The ninth chapter deals with some alternative views concerning the biblical narrative as it is known today. The first criticism is by John Van Seters and how he asserts that Jewish priests altered the Bible after the Babylonian exile.[33] The second is Frank Cross’ assertion that the Bible used to be an epic poem, but was changed at some point to the Old Testament’s current state.[34] Thirdly, Oswalt looks at how William Dever believes that Israel’s belief systems were identical to Canaanite beliefs and that Christian scholars have overlooked certain facts throughout history to paint an inaccurate portrait of ancient Israel.[35] Finally, the author looks at Mark Smith and how he argues that Israel’s beliefs emanated out of the Canaanite’s polytheistic beliefs.[36]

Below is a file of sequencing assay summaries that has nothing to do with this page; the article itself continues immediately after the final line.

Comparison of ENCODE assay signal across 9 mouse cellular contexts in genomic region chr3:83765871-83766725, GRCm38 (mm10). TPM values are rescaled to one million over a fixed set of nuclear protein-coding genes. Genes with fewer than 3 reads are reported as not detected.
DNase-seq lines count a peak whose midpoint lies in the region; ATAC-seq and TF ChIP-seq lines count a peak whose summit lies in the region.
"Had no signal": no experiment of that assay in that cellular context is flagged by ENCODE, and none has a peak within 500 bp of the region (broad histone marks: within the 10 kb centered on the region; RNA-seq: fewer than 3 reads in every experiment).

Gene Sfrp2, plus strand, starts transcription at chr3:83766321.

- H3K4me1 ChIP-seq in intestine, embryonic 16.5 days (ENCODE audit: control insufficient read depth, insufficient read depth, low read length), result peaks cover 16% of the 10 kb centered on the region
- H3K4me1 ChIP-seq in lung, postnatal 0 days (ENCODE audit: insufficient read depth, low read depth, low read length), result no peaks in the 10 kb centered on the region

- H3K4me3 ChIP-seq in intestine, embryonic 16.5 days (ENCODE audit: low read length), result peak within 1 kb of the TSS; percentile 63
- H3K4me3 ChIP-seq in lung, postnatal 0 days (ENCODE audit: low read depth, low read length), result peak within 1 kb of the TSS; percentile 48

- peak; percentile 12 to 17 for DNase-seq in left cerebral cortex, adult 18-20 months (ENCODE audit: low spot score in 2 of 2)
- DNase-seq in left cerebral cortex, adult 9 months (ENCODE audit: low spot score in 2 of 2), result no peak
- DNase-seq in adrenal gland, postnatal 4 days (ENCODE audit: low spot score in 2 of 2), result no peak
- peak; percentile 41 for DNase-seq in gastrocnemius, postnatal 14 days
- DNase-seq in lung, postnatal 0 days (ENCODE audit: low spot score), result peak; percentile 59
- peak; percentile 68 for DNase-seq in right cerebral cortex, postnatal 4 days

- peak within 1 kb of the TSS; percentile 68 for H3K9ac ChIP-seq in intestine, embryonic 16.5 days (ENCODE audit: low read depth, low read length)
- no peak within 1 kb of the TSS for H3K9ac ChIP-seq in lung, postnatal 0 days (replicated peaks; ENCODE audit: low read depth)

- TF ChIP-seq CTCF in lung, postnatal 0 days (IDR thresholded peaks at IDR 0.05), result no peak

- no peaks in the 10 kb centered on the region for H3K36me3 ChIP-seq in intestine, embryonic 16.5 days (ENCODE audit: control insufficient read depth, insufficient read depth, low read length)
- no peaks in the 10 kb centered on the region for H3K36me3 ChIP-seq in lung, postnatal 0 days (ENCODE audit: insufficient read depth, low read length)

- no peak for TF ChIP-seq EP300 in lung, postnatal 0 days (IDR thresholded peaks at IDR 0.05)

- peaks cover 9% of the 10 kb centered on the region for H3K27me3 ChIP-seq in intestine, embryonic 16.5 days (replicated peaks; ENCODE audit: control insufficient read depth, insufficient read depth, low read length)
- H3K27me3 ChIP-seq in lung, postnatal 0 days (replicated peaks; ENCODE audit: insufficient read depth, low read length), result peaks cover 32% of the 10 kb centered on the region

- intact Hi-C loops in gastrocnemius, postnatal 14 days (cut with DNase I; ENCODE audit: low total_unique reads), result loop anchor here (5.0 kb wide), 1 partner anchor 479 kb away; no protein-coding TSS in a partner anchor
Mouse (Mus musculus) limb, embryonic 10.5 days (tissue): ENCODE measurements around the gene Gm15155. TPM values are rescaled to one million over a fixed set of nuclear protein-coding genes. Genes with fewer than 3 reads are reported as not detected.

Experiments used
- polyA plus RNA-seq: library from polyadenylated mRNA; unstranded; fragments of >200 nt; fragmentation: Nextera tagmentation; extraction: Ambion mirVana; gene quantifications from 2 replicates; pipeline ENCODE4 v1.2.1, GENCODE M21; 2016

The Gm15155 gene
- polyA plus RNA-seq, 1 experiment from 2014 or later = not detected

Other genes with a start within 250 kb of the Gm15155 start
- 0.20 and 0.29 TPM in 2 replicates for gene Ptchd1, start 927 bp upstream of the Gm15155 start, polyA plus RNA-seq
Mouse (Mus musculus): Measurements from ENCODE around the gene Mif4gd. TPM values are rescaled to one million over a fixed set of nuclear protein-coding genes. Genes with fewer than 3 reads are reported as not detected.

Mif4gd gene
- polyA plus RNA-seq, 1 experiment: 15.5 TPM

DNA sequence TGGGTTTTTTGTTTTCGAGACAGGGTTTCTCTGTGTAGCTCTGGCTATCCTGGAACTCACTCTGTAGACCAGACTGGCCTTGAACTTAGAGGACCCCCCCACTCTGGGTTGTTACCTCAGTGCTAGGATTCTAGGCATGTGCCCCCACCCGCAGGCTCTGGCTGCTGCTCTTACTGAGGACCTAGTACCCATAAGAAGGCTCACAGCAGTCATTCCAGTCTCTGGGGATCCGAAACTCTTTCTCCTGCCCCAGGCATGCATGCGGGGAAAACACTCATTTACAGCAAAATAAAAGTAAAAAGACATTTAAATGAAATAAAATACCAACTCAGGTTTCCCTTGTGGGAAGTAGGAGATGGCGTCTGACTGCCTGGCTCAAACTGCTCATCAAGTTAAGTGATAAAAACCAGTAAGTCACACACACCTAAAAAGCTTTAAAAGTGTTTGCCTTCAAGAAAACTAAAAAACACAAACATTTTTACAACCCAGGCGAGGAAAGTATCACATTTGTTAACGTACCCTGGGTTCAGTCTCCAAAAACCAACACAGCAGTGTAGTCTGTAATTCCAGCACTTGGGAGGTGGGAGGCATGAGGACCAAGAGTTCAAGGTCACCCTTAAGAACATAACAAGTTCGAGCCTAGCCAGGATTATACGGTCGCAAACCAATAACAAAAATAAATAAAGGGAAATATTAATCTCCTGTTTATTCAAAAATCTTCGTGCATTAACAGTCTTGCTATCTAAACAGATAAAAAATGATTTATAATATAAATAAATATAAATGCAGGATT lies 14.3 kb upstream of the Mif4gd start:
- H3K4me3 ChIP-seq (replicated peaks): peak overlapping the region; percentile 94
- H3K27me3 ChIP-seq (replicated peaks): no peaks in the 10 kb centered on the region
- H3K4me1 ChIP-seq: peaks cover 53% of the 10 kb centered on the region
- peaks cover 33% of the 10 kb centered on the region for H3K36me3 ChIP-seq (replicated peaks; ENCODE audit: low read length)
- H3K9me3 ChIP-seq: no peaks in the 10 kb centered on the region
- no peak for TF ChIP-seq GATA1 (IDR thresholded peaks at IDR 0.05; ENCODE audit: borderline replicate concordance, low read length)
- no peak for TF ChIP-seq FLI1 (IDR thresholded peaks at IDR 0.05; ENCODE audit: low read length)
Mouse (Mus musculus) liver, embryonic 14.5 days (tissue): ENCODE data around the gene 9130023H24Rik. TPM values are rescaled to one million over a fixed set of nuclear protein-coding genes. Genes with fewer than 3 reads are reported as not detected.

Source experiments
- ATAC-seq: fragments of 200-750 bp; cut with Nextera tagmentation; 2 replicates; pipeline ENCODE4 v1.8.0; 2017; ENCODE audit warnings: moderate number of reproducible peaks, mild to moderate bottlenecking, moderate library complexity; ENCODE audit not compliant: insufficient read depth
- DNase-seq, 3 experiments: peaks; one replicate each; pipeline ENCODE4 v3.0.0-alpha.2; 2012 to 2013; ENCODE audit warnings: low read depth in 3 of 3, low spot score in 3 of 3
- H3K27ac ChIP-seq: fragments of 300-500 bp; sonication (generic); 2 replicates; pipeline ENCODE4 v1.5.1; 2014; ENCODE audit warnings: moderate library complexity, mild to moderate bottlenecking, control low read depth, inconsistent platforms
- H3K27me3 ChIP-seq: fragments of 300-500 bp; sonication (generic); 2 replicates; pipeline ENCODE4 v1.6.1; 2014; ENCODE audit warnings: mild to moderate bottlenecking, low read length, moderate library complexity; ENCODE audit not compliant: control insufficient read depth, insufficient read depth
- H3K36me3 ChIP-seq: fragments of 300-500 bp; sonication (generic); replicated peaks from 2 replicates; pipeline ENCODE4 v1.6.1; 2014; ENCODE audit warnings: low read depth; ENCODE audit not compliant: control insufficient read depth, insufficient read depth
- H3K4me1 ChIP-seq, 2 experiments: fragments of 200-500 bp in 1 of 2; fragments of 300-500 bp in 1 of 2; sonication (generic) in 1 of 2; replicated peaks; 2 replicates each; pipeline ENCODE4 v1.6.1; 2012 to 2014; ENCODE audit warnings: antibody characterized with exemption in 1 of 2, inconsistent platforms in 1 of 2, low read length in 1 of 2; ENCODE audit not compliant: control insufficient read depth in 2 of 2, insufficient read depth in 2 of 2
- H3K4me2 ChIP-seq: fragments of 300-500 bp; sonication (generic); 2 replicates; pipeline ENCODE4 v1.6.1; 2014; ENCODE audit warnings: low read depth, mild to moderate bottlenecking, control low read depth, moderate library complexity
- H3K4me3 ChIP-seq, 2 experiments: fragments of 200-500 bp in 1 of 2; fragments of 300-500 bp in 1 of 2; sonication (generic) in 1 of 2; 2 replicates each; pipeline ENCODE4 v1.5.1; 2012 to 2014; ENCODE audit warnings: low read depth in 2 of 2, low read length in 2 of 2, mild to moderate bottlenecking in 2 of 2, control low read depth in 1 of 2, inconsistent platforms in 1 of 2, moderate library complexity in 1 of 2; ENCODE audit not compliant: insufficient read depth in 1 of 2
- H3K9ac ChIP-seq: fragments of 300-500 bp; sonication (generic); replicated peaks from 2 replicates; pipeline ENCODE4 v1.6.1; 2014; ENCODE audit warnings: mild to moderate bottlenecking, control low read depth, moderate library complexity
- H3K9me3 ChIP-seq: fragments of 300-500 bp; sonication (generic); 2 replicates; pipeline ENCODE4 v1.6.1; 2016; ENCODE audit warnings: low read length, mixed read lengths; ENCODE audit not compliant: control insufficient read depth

Oswalt concludes his book in chapter ten and basically restates his main points from the previous chapters. The major theme that he stresses is that the contrast between biblical and non-biblical views of reality. The biblical view is rooted in transcendence while the non-biblical view is rooted in continuity.[37]

References

  1. John N. Oswalt, The Bible Among the Myths (Grand Rapids, MI: Zondervan, 2009), 11-12.
  2. Ibid, 13.
  3. Ibid, 14.
  4. Ibid, 16.
  5. Ibid, 21.
  6. Ibid.
  7. Ibid, 23.
  8. Ibid, 25-26.
  9. Ibid, 27.
  10. Ibid, 29-30.
  11. Ibid, 33.
  12. Ibid, 36.
  13. Ibid, 38.
  14. Ibid, 43.
  15. Ibid, 48.
  16. Ibid, 50-56.
  17. Ibid, 57-61.
  18. Ibid, 64.
  19. Ibid, 66.
  20. Ibid, 69-70.
  21. Ibid, 71-78.
  22. Ibid, 82.
  23. Ibid, 85-87.
  24. Ibid, 91-107.
  25. Ibid, 112.
  26. Ibid, 116-122.
  27. Ibid, 122-124.
  28. Ibid, 124-127.
  29. Ibid, 138-151.
  30. Ibid, 157.
  31. 1 Cor. 15:13-17.
  32. Oswalt, The Bible Among the Myths, 169-170.
  33. Ibid, 172.
  34. Ibid, 175.
  35. Ibid, 177.
  36. Ibid, 181.
  37. Ibid, 185.

Further Reading

Oswalt, John N. The Bible Among the Myths. Grand Rapids, Michigan: Zondervan, 2009.